Sgt. Pepper’s Lonely Hearts Club Band
Overplayed and overrated Beatles set, the second time the Beatles helped ruin American music. The first time was in 1964 when they arrived with their watered-down version of American R&B, lame covers or lame originals. They were like the Osmonds of the 60s.
The Osmonds were a white version of Motown’s The Jackson Five. We couldn’t have our white girls creaming in their jeans over a bunch of colored brothers from Gary, Indiana, or any of those colored folks from Motown so along came the Osmonds.
Things were much more serious in 1964. For the first time, white people were buying black music by the truck load. So they brought over the Beatles who almost single-handedly managed to destroy one of the greatest times in American Music. In the post-Beatles world, we’ve never had anything that has come close to the early 60s.
In ’64, we not only had the blacks, but we had white folks playing black music with gesto, classic garage that actually rocked, folks like Dick Dale and Link Wray, a bunch of punk kids having a blast, and the black folks fusing hard bop with the grooves of R&B and world influences (long before the Beatles), and then you had the real R&B.
I was just listening to Shorty Long do his 1964 original “Devil in a Blue Dress.” Now that’s a classic. Like so many others, that should have been a hit.
But the Beatles arrived with crap like “Love Me Do,”…then years later “And in the end / the love you take / is equal to the love / you make,” or something like that. Barf-O-rama. That makes me want to punch someone in the face. That is so dated and dimwitted. And in between that, we got this set, just when we were getting the groove going again in ’66.
Sure, this is a decent set, and the Osmonds comment was mostly to make a point and piss people off, stir up the pot, to start some conversations. I put Pepper in the Good Shit inventory, called it noteworthy, but it’s not that great, and the influence it had on American music wasn’t all good. Since the Beatles couldn’t even put on a decent show, this marked the time when they gave up even trying. It’s one thing to steal American black music and call it your own; it’s another thing to dress it up in a uniform and send it to private school. This album took the wild abandonment of R&B, and made it tame and educated. You can do that with a lot of things and I won’t cause a stink.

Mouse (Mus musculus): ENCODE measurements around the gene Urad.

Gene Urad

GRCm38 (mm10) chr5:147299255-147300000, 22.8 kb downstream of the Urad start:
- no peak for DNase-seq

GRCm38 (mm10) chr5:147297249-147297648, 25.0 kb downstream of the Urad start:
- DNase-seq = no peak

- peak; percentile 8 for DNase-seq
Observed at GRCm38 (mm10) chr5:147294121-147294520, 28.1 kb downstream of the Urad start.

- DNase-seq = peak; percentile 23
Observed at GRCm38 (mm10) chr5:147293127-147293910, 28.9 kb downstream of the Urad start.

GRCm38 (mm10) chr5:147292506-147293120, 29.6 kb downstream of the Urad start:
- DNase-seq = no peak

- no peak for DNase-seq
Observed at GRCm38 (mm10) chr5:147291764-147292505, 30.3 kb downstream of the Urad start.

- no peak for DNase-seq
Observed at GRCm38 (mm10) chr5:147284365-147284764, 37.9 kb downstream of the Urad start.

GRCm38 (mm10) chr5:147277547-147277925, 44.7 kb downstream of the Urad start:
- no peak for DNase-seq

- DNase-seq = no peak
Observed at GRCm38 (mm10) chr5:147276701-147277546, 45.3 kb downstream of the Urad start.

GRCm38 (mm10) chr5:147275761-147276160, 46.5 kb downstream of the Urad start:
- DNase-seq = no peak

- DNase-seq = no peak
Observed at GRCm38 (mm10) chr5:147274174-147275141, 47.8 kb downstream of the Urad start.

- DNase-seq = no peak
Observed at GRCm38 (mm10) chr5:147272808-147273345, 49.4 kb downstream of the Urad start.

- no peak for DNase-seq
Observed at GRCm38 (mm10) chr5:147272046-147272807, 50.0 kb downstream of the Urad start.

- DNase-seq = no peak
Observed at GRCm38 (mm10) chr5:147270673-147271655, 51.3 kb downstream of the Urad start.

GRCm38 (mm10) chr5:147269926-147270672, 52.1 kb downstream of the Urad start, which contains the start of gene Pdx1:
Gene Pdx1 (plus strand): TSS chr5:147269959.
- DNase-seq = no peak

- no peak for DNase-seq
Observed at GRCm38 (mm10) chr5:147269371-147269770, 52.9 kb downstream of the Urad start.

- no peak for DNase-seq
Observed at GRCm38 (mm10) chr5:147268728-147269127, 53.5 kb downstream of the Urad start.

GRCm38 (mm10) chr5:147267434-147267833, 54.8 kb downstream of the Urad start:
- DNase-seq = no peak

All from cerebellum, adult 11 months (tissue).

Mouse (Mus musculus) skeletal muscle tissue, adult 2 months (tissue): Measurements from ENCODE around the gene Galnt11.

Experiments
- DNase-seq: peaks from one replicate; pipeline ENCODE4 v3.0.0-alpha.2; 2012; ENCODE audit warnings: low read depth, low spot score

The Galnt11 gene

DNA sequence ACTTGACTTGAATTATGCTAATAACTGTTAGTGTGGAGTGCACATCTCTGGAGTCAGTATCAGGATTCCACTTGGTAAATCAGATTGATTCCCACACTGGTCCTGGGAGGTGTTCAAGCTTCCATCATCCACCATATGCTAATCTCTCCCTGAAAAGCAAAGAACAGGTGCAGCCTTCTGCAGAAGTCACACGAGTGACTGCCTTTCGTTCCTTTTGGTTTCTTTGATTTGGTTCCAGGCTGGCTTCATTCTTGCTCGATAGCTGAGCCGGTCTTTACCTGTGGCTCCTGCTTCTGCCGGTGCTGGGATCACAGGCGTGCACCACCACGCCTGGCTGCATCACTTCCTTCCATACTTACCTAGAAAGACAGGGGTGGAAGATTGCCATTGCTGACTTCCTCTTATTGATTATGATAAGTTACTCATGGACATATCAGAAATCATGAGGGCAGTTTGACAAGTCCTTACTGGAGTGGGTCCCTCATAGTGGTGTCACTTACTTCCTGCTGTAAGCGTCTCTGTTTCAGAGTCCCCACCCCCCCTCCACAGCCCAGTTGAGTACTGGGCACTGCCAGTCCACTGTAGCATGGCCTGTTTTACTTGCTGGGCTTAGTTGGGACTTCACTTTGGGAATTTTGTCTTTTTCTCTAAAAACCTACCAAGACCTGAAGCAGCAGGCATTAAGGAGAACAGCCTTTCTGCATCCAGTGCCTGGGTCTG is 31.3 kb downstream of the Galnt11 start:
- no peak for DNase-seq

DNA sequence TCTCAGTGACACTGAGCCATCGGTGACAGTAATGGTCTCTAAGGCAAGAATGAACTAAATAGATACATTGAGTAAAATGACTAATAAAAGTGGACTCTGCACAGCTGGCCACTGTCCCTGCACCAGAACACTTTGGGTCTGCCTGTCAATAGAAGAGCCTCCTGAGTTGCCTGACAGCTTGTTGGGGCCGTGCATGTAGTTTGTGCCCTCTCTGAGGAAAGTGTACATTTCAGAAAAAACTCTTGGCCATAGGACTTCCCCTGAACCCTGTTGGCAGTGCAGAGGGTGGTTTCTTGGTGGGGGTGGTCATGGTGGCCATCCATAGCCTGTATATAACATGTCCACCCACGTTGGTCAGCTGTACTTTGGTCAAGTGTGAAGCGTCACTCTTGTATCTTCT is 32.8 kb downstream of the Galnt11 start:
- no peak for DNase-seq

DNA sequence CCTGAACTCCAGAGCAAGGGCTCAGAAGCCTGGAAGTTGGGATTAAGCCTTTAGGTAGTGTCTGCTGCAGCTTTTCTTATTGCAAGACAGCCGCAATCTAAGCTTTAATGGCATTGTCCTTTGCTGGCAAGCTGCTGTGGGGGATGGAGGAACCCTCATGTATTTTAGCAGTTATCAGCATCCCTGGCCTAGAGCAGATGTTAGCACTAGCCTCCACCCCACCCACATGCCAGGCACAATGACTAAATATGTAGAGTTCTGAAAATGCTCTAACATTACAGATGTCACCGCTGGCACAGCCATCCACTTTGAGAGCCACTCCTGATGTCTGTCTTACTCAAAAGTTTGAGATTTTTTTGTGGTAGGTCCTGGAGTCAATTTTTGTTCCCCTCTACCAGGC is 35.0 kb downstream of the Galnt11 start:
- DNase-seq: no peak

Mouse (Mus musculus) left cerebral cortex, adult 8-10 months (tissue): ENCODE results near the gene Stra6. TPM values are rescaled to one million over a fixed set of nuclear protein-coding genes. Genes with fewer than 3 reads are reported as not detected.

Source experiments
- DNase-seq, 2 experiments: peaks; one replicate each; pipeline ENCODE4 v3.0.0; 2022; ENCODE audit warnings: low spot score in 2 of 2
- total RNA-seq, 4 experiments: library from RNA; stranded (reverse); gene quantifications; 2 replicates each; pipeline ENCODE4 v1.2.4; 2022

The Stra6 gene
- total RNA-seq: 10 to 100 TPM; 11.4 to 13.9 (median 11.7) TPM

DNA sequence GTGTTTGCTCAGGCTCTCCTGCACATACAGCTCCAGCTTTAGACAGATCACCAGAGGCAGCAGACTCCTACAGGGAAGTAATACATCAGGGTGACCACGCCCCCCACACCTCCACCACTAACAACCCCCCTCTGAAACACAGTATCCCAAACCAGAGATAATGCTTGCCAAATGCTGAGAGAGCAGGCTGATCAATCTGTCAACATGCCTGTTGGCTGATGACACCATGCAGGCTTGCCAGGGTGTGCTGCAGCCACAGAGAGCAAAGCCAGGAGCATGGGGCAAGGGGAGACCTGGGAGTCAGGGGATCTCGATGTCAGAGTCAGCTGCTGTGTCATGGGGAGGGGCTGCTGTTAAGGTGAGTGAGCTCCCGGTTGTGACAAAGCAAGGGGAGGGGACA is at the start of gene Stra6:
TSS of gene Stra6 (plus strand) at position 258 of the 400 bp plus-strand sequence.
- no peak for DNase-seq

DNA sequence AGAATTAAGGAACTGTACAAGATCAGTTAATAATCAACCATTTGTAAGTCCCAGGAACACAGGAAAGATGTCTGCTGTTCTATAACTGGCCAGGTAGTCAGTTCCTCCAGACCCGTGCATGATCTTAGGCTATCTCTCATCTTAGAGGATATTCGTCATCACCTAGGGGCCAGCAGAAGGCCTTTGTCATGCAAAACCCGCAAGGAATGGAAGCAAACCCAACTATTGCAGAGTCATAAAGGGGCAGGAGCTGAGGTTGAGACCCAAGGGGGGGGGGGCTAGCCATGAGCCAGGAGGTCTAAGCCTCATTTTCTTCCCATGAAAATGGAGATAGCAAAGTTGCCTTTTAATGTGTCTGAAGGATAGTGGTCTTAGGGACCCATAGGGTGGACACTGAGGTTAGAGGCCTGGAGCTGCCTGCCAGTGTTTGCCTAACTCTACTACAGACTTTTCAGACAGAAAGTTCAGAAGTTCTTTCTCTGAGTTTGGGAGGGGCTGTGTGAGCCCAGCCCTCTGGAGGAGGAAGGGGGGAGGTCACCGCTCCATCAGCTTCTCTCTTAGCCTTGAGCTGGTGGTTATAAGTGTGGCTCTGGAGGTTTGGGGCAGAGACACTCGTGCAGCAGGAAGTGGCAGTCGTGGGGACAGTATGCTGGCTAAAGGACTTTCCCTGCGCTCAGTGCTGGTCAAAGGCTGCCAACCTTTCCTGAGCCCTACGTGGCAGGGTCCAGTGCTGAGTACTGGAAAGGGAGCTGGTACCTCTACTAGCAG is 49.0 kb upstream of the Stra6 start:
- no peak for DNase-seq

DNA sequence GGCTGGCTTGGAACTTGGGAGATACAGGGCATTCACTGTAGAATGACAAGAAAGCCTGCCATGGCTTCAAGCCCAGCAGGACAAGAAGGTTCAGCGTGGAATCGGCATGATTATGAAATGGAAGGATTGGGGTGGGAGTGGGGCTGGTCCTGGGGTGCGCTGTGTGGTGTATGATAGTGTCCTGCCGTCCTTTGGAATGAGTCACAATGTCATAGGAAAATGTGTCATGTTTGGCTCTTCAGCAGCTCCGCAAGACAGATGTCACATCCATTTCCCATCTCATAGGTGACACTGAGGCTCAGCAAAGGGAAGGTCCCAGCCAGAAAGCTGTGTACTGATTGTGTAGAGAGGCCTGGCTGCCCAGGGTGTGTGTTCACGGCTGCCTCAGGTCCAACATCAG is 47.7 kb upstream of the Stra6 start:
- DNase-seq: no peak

But you shouldn’t do that to rock ‘n roll.
“I wish Sgt. Pepper had never taught the band to play.” –the Dictators
Silver Apples of the Moon
Rating: *** (Noteworthy)
Crazy avant-garde robot music, space-age craziness, random bleep-beat for a disjointed version of rhythm, the sound somewhere between the Residents and Tangerine Dream, this sounding like it influenced both of those groups.
(90 Minute Tape)
“My Little Red Book” (Bacharach/David)
“Can’t Explain” (Lee/Echols/Fleckenstein)
“A Message to Pretty” (Arthur Lee)
“My Flash On You” (Lee)
“You I’ll Be Following” (Lee)
“Hey Joe” (Valenti)
“Signed D.C.” (Lee)
Love Elektra 4001 July 1966
cool Love cover:
“Signed D.C.”/”Hey Joe”
Dead Moon (Clackamas, Oregon) Live Evil 1990
“Revelation” (Lee, MacLean, Echols, Forssi)
“Stephanie Knows Who” (Lee)
“Orange Skies” (MacLean)
“Que Vida!” (Lee)
“Seven & Seven Is” (Lee)
“The Castle” (Lee)
“She Comes in Colors” (Lee)
Da Capo Elektra 4005 February 1967
“Alone Again Or” (MacLean)
“A House is Not a Motel” (Lee)
“The Daily Planet” (Lee)
“Maybe the People Would Be The Times or Between
Clark and Hilldale” (Lee)
“Live and Let Live” (Lee)
“Bummer in the Summer” (Lee)
Forever Changes Elektra 4013 January 1968
cool Love cover:
“Alone Again Or”
UFO (London) Light’s Out 1977
compiled by Winch (author of Kalamazoo: Growing Up Sideways in the 1970s and the two-part novel Junk Like That)